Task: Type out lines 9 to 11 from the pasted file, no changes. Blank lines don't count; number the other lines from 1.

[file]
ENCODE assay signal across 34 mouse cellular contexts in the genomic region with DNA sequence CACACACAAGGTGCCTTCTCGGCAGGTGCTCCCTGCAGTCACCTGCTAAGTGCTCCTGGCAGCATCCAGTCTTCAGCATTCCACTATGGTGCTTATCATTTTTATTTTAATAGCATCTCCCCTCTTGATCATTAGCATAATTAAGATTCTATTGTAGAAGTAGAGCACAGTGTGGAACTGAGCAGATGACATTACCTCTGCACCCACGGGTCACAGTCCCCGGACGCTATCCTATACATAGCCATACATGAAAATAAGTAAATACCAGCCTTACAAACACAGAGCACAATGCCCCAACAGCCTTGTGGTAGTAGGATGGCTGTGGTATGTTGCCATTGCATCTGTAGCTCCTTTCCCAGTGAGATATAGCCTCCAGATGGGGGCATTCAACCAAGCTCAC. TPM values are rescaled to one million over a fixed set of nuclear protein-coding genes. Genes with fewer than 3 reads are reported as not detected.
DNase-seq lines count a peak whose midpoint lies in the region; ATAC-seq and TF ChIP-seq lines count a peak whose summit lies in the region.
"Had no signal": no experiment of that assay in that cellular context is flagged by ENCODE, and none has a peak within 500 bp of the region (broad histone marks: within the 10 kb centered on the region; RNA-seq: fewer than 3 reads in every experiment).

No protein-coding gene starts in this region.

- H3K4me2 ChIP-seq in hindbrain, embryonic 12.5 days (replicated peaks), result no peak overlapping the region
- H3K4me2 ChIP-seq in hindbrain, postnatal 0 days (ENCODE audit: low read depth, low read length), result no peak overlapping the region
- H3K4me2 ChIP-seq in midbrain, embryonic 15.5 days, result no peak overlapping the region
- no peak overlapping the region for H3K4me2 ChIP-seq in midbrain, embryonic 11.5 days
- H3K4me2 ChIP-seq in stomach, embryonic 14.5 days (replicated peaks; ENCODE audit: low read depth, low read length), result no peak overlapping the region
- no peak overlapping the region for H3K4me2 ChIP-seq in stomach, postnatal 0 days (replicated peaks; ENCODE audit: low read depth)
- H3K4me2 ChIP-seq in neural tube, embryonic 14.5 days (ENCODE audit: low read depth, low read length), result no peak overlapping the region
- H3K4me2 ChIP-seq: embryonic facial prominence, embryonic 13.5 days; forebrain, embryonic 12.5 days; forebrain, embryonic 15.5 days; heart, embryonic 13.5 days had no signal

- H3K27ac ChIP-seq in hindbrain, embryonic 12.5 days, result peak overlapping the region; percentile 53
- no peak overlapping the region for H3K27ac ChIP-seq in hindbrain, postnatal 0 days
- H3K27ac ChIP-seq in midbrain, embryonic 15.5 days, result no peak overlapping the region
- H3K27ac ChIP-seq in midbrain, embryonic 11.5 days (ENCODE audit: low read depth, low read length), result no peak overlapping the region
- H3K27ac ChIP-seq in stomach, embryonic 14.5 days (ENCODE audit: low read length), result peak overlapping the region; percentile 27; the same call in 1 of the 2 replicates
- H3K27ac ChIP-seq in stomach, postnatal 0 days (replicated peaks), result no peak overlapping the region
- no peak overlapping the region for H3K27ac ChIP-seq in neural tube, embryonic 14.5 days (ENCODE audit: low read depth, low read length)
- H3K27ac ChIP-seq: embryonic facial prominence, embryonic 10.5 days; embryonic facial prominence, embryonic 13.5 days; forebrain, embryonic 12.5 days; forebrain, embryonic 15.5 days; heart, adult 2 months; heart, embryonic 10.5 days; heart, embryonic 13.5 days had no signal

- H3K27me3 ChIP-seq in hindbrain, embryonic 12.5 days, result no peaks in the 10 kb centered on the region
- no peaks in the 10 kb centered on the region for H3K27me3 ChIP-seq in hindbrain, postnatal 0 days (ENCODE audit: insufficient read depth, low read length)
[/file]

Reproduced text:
- H3K4me2 ChIP-seq in stomach, embryonic 14.5 days (replicated peaks; ENCODE audit: low read depth, low read length), result no peak overlapping the region
- no peak overlapping the region for H3K4me2 ChIP-seq in stomach, postnatal 0 days (replicated peaks; ENCODE audit: low read depth)
- H3K4me2 ChIP-seq in neural tube, embryonic 14.5 days (ENCODE audit: low read depth, low read length), result no peak overlapping the region